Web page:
The meeting was dutifully tweeted by BikeBlogChris (Christopher Kidd), flyingpigeonla (Joseph Bray-Ali), and cyclotropic (Max Berson).  You can track the play-by-play with the #BPIT Twitter hashtag.  For an alternate take on the meeting, Rick Risemberg (of BicycleFixation fame) has his notes from the meeting up at FlyingPigeonLA.

July BPIT 001

Over 30 people jammed room 721 this Tuesday

Below the fold, we’ll go through the details of this month’s meeting.  Presentations by Pat Hines of Safe Moves, updates on newly finished bike lanes by Paul Meshkin, a presentation on priority bike lane projects in central LA & NELA, and discussions about prioritizing Bicycle Friendly Streets were all covered.

Remember, the BPIT sets the agenda for implementing the 2010 LA Bike Plan.  If you think something is missing from the meetings, make yourself heard.

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Next Tuesday, July 5th, will see the next meeting of the Bike Plan Implementation Team (BPIT).  Here is the agenda for the meeting. BPIT meetings are held, as always, from 2:00-3:30 in room 721 in City Hall.

This month represents a slight shift in the direction of the BPIT, both in terms of topics discussed and in terms of the decision process for new projects. If you want to help shape the schedule and priorities for the next stage of bike plan implementation, it’s incumbent that you attend July’s meeting. If you aren’t able to make it out to the meeting, leave your comments below and LADOT Bike Blog will make sure they get into the hands of City Planning.

Among other items, the BPIT will discuss the Safe Moves bicycle education program

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During the June BPIT meeting, DOT engineers presented conceptual designs for three projects in Downtown Los Angeles: Figueroa Street, Spring Street, and Main Street. At the recommendation of BPIT attendees, the project on Figueroa Street had an additional option created that would also bring a bike lane to Flower Street.  The amended presentation was then given to the Planning & Land Use committee for the Downtown LA Neighborhood Council just last week, receiving warm support.

Together, these projects represent 5+ miles of new, dedicated bicycle infrastructure within the city’s urban core. Below the fold, we will explore the different design options that City engineers are working on – as well as details about various constraints such as roadway width, street parking, bus lanes, etc that impact the infrastructure options for these streets. As always, please feel free to leave your comments and suggestions for how you would like to see Figueroa, Spring, Main, and (maybe) Flower re-imagined with bicycle infrastructure.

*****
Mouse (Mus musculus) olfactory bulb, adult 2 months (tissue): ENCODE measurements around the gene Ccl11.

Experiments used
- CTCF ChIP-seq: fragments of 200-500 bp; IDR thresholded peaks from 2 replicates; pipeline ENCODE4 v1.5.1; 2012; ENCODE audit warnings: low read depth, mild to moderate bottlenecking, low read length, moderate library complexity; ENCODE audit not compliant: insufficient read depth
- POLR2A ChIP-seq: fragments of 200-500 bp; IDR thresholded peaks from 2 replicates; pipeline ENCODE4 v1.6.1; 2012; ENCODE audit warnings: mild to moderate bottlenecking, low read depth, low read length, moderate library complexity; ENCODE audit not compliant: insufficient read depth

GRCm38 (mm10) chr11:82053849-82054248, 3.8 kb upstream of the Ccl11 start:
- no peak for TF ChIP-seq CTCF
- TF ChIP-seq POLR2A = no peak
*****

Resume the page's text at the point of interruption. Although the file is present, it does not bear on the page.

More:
Main, Spring & Figueroa Streets

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In previous generations, the majority of school aged children either walked or biked to school. Children got more physical activity, our streets were less congested, and our air quality was better. Fast forward to 2011: less than 15 percent of children living within a two-mile radius either walk or bike to school. A vast majority are either driven by parents or taken to school by bus. Increased traffic and safety concerns have made it inhospitable for many children to bike or walk to school.

Safe Routes to School

Safe Routes to School (SRTS) Programs were created to reverse these trends. SRTS can fund infrastructure and/or programs that improve safety and encourage walking and bicycling. Projects emerge through a collaborative effort between parents, schools, community members and local government. One of the key steps in determining potential partner schools is based on need.  A new mapping tool from the Safe Transportation Research and Education Center (SafeTREC) has been a huge help this year in determining where to prioritize SRTS efforts in the City of Los Angeles. (Below is a map developed by SafeTREC of pedestrian and bicycle collisions near school sites in central LA between 2006 and 2008. )

Los Angeles, Central City pedestrian or bicycle collisions